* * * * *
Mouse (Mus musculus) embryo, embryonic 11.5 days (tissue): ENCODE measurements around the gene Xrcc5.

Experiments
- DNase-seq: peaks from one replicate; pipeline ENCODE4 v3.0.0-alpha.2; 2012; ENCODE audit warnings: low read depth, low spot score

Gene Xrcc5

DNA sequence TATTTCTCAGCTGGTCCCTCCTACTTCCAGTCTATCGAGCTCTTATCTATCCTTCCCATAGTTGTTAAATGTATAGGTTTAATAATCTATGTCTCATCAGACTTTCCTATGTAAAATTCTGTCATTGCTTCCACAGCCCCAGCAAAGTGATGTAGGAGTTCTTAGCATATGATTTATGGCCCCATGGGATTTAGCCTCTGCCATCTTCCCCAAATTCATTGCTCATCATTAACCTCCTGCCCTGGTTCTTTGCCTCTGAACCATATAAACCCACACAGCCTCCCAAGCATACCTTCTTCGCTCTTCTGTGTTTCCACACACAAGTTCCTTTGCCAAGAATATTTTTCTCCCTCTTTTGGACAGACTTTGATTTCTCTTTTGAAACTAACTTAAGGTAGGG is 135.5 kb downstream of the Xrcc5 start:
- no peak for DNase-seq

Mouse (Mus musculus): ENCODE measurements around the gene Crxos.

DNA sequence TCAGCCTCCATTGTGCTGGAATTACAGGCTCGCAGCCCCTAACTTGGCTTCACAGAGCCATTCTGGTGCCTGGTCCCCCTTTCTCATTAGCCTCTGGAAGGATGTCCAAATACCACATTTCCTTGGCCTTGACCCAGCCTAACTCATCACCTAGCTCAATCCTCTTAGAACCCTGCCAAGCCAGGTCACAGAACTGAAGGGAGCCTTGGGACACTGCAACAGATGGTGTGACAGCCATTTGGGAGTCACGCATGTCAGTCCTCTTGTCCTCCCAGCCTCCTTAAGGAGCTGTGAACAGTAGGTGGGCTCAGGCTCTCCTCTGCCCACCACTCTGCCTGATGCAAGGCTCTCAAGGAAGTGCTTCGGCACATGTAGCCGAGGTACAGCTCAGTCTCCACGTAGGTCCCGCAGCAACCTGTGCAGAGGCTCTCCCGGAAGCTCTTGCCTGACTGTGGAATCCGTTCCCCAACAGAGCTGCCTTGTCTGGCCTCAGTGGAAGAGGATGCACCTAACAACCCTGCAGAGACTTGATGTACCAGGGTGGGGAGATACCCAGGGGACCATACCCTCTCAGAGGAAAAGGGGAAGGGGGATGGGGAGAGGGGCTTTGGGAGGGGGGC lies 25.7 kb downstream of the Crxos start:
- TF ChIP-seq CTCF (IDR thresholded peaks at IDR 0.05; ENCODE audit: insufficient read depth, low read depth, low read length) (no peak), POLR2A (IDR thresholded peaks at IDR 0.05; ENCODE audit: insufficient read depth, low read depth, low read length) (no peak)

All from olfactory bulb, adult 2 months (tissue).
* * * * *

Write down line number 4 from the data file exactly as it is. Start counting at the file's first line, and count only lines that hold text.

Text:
Gene Xrcc5